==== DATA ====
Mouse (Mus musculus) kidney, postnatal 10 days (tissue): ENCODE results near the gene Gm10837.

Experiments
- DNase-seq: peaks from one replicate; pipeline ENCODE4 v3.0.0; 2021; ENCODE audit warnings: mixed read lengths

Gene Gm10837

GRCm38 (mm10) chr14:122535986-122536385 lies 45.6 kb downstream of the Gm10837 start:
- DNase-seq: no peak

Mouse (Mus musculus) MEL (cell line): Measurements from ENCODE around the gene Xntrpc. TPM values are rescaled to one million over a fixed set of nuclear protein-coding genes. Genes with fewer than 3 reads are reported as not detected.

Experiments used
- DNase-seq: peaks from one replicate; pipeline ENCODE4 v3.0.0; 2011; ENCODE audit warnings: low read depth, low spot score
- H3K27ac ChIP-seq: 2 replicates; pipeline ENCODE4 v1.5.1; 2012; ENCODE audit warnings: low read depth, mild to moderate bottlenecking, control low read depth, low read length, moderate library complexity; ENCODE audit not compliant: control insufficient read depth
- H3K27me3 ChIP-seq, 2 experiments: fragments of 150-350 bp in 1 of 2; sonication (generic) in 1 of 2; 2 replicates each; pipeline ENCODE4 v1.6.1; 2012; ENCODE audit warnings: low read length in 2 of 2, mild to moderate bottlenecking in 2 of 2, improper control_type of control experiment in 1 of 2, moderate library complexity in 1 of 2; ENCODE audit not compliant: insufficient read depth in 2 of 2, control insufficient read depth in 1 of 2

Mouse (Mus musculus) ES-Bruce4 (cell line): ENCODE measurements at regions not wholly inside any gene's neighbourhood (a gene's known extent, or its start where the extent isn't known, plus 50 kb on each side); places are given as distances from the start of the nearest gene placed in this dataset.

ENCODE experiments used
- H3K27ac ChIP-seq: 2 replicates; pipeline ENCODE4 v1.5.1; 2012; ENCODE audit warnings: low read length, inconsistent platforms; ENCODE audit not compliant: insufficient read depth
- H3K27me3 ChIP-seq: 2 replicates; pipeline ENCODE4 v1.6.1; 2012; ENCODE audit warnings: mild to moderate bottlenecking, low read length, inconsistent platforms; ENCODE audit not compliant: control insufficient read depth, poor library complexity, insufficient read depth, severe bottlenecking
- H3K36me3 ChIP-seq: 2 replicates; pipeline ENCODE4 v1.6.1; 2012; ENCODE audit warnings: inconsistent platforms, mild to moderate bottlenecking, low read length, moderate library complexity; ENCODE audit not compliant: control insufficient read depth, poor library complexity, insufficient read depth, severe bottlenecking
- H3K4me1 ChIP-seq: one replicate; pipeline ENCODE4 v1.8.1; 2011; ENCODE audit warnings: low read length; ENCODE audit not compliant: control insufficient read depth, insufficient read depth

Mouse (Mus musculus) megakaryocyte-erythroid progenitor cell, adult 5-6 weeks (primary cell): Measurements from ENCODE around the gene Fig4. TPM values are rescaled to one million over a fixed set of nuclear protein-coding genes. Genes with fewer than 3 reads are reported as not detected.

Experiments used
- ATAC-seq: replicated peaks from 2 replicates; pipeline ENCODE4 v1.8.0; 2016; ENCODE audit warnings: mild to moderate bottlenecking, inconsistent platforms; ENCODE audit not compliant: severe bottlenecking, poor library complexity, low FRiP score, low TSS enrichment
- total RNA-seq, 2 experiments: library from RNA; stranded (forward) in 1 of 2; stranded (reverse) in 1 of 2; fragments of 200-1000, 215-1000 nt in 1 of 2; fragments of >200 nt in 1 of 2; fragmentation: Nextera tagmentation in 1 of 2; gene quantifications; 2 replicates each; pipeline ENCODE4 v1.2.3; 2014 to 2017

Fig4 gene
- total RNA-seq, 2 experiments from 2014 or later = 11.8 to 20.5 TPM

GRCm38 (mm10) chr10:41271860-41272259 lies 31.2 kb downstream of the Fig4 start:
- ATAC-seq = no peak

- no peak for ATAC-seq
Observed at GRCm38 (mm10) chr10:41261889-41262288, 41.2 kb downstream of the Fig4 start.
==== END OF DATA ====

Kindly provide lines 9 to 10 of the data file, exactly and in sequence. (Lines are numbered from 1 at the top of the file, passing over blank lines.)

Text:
- DNase-seq: peaks from one replicate; pipeline ENCODE4 v3.0.0; 2011; ENCODE audit warnings: low read depth, low spot score
- H3K27ac ChIP-seq: 2 replicates; pipeline ENCODE4 v1.5.1; 2012; ENCODE audit warnings: low read depth, mild to moderate bottlenecking, control low read depth, low read length, moderate library complexity; ENCODE audit not compliant: control insufficient read depth